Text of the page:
I sat in silence in a grassy patch beside the flowing river for hours at a time, soaking up the sunlight, the silence, and the deep feeling of peace that comes from cumulative stillness in the wilderness. Up until this point in my meditation history, my sitting experiences had been rather benign — frustratingly so considering I’d heard of people having hallucinations, messages, voices, and visions during their time on the cushion. I had not had the same experience. Yes, there was peace, incredible peace, from the act, and that in itself was priceless. Here in the woods though, sitting next to the river, this would all change.
For reasons I cannot explain, meditating deep in those woods, next to that flowing river was akin to being on drugs — quality ones. As soon as my eyes closed, a kaleidoscope of colors ignited in my mind’s eye, images of kings and queens wove their way through my consciousness and downloads streamed in. I had been pondering where in the world (literally) to call “home” come January 1st of 2017 when my Year To Live Project would come to a conclusion. This question weighed heavily on my mind for the weeks leading up to the solo portion, yet it wasn’t until I sat and closed my eyes that the message came through:
“Relax, my friend, you’re not going to live anywhere next year — you will be home free. The world will continue to be your home as you travel and speak, travel and teach, travel and learn. Go back to Santa Barbara and get your life to the point where you can go anywhere anytime. Do this.”
For a two-day period my meditations were also filled with battle scenes, Terra Cotta warriors, and fight scenes. At the conclusion, I was told with clarity:
“It’s time to begin training again. Every day. Without fail. This is the beginning of your work with men. Men are at a critical juncture and are desperate for true leadership, leadership that both honors their inherent strength as well as the inner landscapes they are longing to explore. This starts today. Stand up right now and train.”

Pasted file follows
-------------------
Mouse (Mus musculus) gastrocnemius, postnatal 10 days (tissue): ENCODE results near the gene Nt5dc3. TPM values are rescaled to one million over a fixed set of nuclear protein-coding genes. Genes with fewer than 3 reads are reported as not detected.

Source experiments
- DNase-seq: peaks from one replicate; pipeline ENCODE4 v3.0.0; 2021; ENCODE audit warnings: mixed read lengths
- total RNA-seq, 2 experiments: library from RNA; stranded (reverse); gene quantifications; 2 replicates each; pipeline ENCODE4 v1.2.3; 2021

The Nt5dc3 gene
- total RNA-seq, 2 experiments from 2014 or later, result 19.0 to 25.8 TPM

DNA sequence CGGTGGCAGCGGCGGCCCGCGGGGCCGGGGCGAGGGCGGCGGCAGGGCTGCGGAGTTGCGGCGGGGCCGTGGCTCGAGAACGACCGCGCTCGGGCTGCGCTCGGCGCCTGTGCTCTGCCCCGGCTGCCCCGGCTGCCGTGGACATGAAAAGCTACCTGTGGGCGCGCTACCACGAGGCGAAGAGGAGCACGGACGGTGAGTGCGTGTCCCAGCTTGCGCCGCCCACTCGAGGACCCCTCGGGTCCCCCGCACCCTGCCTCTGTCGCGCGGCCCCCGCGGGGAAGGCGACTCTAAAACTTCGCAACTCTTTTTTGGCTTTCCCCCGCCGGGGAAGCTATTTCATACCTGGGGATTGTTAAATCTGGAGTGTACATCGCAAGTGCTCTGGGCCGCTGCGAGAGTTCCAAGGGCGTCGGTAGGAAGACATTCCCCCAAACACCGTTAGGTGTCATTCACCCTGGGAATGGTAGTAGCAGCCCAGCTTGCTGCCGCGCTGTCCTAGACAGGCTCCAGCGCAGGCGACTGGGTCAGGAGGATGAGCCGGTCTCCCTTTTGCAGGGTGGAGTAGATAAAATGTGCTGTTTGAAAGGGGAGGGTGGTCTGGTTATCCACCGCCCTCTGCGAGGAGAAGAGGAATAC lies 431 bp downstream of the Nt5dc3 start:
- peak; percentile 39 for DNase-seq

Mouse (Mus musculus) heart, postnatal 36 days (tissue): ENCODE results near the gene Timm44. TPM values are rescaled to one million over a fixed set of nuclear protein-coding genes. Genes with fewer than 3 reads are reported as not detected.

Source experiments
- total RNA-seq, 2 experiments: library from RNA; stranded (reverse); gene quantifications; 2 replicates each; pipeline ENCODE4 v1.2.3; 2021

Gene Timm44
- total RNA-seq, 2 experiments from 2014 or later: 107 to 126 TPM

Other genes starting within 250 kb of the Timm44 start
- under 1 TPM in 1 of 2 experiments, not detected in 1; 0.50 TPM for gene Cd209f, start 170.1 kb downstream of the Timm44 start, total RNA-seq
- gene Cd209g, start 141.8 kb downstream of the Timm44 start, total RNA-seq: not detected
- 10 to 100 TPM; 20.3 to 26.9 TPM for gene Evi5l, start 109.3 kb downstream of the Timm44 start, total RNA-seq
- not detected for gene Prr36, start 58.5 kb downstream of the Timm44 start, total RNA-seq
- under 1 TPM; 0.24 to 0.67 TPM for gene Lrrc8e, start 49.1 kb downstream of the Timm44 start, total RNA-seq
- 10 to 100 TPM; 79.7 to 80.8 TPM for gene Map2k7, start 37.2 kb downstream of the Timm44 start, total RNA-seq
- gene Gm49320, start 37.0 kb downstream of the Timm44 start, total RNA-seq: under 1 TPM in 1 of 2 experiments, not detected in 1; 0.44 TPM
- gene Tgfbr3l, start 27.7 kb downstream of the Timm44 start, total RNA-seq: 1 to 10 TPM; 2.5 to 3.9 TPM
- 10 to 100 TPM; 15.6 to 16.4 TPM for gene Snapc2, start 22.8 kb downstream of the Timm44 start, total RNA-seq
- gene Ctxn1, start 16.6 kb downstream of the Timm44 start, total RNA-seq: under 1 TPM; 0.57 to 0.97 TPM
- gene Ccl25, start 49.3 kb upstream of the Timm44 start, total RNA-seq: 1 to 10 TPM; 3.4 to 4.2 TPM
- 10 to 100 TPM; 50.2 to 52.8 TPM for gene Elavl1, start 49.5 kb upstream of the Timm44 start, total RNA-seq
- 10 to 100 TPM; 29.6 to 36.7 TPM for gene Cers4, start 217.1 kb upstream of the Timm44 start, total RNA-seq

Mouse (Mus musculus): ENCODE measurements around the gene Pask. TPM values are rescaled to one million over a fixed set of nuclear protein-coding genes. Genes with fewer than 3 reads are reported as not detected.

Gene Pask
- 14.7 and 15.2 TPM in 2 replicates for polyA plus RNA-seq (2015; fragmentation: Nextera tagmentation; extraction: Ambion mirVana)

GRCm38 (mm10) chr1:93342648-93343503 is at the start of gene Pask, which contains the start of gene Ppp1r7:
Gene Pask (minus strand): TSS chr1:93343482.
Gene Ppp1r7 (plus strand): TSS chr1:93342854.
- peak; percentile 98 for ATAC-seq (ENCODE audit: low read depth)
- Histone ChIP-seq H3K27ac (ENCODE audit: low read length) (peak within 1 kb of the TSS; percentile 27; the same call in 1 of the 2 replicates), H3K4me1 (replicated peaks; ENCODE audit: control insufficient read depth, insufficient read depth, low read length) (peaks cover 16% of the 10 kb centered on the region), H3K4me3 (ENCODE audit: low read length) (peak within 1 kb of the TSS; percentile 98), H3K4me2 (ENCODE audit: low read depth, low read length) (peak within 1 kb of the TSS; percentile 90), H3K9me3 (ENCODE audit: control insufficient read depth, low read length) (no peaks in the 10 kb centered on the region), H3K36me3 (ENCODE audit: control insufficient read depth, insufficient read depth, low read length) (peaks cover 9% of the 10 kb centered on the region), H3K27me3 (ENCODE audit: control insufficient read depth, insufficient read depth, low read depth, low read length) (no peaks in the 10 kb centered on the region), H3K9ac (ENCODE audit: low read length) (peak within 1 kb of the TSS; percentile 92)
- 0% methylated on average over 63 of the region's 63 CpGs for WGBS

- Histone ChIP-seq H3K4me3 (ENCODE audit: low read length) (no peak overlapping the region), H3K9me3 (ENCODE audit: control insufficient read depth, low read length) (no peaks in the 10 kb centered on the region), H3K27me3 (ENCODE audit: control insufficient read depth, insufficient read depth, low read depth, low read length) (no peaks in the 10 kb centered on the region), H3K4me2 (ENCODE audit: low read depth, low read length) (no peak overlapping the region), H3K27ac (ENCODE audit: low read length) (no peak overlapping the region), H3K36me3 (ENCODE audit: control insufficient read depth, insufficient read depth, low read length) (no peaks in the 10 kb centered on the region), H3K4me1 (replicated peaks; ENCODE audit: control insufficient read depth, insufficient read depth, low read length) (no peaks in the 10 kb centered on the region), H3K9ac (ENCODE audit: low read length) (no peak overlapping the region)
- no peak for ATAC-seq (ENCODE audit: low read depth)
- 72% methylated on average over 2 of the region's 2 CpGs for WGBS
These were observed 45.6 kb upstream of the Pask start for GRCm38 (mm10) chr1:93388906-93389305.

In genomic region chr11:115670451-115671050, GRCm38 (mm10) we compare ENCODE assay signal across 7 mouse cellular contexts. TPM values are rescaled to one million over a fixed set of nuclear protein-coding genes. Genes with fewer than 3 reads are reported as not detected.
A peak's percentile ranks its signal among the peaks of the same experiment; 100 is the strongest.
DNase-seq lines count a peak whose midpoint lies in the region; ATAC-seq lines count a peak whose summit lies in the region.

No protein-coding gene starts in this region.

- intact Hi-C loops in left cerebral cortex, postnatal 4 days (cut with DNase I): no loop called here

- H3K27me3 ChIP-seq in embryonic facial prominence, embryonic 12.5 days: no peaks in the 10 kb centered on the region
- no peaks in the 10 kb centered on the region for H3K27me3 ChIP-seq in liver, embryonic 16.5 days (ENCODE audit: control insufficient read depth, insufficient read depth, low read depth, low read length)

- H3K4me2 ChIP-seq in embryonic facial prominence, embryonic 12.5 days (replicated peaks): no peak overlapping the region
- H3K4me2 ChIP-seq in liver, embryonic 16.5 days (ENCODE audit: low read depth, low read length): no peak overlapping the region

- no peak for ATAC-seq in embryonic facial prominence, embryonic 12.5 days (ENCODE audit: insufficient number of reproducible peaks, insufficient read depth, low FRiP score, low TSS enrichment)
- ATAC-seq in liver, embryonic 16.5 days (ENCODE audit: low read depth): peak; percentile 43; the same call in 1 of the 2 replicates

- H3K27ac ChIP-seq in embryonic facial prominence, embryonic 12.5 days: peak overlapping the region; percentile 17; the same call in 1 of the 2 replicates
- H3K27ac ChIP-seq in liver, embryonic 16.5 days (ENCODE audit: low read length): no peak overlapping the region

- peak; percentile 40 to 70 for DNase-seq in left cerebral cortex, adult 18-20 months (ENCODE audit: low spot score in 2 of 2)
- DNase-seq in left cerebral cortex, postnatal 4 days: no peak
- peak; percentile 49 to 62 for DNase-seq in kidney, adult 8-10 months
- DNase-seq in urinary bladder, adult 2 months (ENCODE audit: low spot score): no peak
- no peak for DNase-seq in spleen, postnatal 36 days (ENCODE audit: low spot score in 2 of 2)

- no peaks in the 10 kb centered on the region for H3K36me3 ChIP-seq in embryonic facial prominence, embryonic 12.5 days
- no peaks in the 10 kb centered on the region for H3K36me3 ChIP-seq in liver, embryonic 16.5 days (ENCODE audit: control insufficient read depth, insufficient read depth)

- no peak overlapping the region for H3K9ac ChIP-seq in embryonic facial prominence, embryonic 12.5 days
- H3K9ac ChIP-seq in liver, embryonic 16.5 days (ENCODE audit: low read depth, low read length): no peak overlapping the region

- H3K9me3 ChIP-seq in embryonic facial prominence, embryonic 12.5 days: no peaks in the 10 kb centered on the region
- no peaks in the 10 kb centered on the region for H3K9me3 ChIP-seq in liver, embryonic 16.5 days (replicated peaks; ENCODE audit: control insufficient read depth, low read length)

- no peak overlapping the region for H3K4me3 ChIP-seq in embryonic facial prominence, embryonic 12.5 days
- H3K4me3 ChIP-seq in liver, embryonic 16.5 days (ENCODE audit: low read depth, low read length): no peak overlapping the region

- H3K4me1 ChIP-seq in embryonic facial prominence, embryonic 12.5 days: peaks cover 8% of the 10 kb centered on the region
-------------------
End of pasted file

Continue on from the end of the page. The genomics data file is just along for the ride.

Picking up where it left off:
At the conclusion of that message, I received what I can only describe as “an infusion energy.” As if someone or something had control of my body, I started doing push-ups right there in the dirt. Hundreds of them. Then squats. Hundreds of them. Then sit-ups. Then shoulder exercises using rocks as weights. Then Turkish get-ups.
For the remainder of the solo period and for all the remaining days of the course, despite the continued weight loss and mile upon mile of daily trekking, I woke up in the morning and felt the absolute need to work out. It made no sense to my mind, but the feeling was undeniable.
The concept of surrender was a familiar one by this point in my year. This sense was added to by the release of the weight I had been carrying about determining my 2017 geographic home. I believed in the messages given to me out there in the woods.
Surrender came again during this solo time, when contemplating the direction of my future work I “found myself” suddenly standing from the meditating position and speaking to large audiences of men. I had no idea where the words I spoke came from or who they were directed to, but I was clearly running rehearsals for future speaking engagements.
I spoke my story of going from a life that on paper was perfect — married to an ex-model, living in an ocean-side vacation town, owning a successful business where I could show up in board shorts and say “fuck” whenever I wanted — to having it all disappear overnight. Having it all disappear only to come to the conclusion that its disappearance was the greatest thing I could have asked for, but never would have.
Surrender is the only option in the wilderness since you can’t change the weather by wishing it sunny. You have to surrender because hating how hungry you are won’t make you full. You surrender to the darkness when the tinder just won’t light.
Surrender is the only option a thousand times a day for all of us, those doing ludicrous wilderness courses and those who are must muster all their strength just to put their feet on the floor to start their Tuesday. Surrender doesn’t mean we have to like what we’re going through, nor that we’re not working to change it. All it means is that for the moment we make the decision not to waste any time wishing, hoping, or wanting things to be different.
We accept. We breathe in. We breathe out. We move onward.
Surrender embraces Team Fukawi next week as we complete our final challenge and begin a four-day hike out of the woods, sans instructors. Completely on our own, we navigate our course, set up our camp, make our own fires, and deal with any adversity that comes our way. We know at the end of the four days we will have made it, and we will become nine of the twenty people who survived the 2016 BOSS 28-Day Field course — or will we?
Cheers from Esalen,